Category: Neck Pain | Author: Stefano Sinicropi
The cervical portion of your spine is located at the top of your back and is responsible for helping you turn your neck as well as providing stability and support for structures that connect the brain to the central nervous system. There are a number of spinal muscles in this region that assist the cervical portion of your spine in these duties, but if they become irritated or injured, spasms can occur. Today, we take a closer look at why cervical neck spasms develop, and how they are treated.
Causes and Symptoms of Cervical Neck Spasms
In any region, a muscle spasm involves an involuntary contraction of the muscle. It can occur as the result of a number of different causes, including:
- Muscle injury
- Tense muscles
- Acute trauma
- Spinal degeneration
The issue with spasms in the cervical spine is that they can put pressure on important nerves if they occur in certain locations. This can cause symptoms like regional or shooting pain, muscle weakness, neck stiffness, difficulty moving your arms, headaches, involuntary muscle movements and numbness.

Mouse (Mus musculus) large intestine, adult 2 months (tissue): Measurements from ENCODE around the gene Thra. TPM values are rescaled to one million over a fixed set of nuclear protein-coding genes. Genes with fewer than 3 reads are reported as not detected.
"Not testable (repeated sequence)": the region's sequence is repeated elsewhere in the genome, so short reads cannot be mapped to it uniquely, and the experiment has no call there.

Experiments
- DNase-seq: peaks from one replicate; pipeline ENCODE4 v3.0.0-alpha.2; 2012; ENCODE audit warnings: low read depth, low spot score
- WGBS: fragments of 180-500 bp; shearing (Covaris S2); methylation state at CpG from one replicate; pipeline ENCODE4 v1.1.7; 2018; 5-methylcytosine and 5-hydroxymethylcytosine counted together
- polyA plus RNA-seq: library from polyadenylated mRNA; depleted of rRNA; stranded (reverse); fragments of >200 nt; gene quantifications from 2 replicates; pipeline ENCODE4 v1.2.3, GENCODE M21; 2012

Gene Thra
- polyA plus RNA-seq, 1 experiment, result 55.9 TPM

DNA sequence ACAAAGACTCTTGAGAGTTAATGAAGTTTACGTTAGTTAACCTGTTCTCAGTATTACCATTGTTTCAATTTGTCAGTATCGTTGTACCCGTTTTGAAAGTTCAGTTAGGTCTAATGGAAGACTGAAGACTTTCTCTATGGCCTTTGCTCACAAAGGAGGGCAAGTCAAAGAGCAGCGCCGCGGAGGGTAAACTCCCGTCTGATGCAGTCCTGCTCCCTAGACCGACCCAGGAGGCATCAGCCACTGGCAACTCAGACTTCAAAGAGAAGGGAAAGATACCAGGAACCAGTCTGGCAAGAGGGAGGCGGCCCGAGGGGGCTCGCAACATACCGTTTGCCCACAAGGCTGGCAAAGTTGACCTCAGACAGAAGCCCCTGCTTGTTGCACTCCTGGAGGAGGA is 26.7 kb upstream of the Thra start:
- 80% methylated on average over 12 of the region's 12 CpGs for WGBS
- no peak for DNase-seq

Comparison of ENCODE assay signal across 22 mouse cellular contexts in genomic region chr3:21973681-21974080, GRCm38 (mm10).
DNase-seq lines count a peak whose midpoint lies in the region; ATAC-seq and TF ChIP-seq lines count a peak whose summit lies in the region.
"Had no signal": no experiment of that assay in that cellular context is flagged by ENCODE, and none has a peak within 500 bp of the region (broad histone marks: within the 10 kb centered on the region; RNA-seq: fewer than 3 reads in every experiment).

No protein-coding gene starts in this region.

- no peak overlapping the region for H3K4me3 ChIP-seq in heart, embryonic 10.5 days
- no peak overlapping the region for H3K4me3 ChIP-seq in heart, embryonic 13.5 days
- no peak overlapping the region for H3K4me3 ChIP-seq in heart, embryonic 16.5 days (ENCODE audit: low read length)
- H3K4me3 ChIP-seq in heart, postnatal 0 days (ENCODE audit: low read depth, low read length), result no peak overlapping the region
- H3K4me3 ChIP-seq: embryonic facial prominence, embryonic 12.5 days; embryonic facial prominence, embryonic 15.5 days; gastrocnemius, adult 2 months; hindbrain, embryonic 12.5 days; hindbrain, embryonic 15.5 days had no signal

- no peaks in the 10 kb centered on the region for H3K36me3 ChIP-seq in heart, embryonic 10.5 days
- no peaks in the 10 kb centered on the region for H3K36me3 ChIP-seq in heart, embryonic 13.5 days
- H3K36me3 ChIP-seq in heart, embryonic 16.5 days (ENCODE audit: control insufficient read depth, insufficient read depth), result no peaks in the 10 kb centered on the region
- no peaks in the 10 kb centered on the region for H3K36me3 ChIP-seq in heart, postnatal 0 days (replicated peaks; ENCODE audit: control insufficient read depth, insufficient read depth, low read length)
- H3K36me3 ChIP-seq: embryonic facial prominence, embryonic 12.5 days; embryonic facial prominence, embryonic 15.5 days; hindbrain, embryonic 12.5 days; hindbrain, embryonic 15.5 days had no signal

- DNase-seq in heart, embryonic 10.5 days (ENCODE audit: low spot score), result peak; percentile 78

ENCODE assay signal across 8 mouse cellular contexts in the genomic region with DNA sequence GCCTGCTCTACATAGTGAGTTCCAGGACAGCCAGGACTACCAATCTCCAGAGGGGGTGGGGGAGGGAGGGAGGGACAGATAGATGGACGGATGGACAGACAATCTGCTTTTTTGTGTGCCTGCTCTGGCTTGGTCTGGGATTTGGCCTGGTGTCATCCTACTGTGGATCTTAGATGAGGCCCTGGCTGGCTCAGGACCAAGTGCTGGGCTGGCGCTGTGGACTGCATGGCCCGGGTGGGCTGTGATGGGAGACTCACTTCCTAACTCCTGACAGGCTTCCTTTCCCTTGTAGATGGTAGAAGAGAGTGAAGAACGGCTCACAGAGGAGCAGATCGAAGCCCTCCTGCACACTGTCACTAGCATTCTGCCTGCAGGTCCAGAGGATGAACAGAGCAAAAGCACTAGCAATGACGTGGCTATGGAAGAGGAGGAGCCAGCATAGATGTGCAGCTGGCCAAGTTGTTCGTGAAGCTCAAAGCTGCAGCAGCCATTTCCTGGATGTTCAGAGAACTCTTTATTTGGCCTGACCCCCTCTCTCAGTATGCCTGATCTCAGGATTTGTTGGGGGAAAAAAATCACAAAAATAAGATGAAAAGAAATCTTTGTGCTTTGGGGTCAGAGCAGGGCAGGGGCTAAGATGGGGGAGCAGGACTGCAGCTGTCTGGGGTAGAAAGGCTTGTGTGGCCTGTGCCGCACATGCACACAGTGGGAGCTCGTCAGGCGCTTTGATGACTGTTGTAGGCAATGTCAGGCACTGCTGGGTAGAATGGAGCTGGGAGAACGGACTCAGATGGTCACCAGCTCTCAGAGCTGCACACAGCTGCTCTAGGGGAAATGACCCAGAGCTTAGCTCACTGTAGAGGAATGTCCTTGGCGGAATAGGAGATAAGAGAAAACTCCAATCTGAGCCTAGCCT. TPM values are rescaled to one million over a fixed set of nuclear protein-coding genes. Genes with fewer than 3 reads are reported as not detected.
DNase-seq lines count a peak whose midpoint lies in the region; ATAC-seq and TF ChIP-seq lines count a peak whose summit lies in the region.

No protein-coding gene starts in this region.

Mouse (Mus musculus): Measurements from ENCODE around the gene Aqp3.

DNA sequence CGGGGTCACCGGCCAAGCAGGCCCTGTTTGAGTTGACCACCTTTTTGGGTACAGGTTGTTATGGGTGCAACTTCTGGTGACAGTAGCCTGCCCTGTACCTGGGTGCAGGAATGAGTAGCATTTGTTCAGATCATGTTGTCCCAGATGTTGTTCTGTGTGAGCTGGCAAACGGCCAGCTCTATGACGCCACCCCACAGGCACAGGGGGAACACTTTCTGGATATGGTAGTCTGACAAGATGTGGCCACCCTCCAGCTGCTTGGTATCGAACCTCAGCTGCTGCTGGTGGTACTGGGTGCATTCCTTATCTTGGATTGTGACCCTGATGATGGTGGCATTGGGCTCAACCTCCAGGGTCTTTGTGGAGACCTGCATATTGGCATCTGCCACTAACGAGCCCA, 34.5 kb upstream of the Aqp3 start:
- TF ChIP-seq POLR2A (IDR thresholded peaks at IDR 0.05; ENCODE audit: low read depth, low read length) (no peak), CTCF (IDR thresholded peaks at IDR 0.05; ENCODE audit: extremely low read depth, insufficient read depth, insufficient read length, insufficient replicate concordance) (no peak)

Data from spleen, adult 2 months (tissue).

Treating Cervical Neck Spasms
If you are dealing with muscle spasms in the cervical portion of your spine, consider getting active treatment instead of just hoping that the pain will resolve on its own. Simple conservative care options can help quell most spasms. For minor and mild cases of neck spasms, some common treatment methods include rest, immobilization, ice, anti-inflammatory medications and targeted physical therapy.
If you are dealing with moderate to severe neck spasms, the above treatment options may not be enough. Aside from the above techniques, your doctor may also recommend a series of posture and stretching exercises to help prevent and treat the spasms. Strength training can also help to build muscle in the area and keep the cervical muscles healthy.
Minnesota Neck Pain Surgeon
If these techniques do not provide relief, more hands-on care is needed. This typically comes in the form of cervical injections to prevent the muscles from spasming, or a surgery to address a problem that is contributing to the spasms. That being said, the vast majority of patients respond very well to conservative care techniques, and these usually cure them of any pain or discomfort.